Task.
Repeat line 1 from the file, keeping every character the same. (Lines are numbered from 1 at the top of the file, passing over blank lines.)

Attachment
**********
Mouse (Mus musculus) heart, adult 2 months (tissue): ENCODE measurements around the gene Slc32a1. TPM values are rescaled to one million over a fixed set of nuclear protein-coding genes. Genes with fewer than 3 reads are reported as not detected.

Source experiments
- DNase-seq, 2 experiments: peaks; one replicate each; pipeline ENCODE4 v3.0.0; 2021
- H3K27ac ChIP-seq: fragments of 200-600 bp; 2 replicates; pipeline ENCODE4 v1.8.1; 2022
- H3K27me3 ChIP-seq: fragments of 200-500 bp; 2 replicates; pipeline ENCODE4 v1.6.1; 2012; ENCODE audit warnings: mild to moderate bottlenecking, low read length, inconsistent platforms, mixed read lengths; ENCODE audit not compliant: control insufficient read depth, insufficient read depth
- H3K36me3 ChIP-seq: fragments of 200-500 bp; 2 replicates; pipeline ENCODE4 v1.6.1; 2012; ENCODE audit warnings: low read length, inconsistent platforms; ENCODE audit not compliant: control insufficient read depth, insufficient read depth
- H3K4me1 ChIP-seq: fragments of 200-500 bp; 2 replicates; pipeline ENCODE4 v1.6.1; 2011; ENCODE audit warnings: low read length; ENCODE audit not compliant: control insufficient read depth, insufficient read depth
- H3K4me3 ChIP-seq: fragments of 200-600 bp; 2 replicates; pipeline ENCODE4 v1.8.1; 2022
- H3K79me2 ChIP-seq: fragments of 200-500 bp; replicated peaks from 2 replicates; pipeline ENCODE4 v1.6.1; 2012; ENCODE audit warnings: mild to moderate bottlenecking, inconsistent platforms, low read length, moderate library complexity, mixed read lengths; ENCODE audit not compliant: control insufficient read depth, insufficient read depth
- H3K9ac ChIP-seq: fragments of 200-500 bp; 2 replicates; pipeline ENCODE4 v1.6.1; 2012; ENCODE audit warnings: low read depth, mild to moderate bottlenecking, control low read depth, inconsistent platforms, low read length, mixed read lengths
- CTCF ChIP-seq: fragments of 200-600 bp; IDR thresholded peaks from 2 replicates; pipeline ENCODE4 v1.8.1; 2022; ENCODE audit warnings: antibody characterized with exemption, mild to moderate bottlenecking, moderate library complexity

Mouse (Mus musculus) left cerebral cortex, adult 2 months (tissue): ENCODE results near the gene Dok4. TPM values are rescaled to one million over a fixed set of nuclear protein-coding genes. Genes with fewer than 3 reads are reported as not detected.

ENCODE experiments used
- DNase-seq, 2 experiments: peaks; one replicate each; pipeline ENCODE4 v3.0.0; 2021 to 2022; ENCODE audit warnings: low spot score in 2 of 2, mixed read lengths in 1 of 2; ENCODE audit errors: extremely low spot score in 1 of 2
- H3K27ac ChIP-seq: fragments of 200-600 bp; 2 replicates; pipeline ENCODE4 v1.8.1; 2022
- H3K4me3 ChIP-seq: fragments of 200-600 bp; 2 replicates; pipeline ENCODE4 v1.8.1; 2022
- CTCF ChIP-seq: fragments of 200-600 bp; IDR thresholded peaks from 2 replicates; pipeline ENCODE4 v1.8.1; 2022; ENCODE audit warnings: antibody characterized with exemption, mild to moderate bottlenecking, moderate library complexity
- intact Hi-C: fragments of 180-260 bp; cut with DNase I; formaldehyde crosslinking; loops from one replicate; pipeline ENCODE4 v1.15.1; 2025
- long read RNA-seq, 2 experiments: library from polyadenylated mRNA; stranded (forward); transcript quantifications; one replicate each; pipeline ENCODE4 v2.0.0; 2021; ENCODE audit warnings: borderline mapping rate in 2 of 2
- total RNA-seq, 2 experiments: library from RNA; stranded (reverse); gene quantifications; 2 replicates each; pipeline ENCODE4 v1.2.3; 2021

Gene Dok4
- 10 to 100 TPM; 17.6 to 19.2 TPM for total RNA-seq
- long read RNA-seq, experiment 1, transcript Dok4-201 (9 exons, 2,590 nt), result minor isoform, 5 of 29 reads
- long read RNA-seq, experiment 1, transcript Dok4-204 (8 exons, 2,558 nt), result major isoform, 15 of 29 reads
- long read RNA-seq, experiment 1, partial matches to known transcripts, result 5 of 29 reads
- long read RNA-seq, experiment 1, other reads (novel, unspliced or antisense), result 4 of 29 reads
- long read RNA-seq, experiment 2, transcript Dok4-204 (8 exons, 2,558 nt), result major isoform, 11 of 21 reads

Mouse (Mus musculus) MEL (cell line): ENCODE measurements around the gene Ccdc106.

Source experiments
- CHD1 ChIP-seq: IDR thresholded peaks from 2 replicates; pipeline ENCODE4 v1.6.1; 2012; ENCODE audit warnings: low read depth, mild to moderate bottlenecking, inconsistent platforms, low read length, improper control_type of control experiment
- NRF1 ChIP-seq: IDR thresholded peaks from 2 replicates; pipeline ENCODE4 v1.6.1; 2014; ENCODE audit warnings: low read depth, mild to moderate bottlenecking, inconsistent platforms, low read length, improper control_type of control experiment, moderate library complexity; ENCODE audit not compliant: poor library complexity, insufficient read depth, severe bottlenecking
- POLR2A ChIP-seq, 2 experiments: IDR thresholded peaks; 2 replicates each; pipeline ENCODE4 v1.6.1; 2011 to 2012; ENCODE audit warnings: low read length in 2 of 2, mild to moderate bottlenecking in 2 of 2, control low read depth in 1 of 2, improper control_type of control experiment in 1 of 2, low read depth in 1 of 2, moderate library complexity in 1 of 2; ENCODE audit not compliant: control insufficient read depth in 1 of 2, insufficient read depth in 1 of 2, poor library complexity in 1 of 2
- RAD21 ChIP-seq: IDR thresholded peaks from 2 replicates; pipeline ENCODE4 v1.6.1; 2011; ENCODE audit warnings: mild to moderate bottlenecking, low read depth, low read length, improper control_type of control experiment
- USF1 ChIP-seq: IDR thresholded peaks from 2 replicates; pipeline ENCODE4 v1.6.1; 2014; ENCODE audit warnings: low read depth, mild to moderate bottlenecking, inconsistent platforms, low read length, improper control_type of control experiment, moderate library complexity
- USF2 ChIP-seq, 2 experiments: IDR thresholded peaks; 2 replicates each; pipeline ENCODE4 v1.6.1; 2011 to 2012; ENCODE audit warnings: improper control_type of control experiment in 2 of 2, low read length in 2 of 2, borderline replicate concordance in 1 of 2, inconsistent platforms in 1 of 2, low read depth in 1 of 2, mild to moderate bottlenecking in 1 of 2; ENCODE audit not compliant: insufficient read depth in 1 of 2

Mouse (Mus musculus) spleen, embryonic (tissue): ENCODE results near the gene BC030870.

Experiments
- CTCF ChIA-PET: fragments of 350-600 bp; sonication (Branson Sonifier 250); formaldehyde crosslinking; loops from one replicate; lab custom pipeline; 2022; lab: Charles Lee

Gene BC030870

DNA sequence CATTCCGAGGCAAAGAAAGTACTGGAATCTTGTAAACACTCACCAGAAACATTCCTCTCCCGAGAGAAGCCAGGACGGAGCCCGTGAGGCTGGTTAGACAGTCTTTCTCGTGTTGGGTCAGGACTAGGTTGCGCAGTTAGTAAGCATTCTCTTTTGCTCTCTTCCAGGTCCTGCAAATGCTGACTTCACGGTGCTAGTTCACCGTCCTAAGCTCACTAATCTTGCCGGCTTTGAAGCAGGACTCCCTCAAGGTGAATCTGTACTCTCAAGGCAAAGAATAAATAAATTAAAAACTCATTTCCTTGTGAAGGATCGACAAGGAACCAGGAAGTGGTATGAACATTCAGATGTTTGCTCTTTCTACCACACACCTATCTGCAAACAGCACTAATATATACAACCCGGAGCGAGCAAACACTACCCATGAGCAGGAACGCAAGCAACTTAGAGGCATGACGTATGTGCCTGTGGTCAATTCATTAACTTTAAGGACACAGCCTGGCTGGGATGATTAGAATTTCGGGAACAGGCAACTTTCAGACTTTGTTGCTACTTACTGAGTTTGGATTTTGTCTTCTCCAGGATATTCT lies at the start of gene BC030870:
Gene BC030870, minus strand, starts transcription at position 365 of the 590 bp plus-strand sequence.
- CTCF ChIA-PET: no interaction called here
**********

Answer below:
Mouse (Mus musculus) heart, adult 2 months (tissue): ENCODE measurements around the gene Slc32a1. TPM values are rescaled to one million over a fixed set of nuclear protein-coding genes. Genes with fewer than 3 reads are reported as not detected.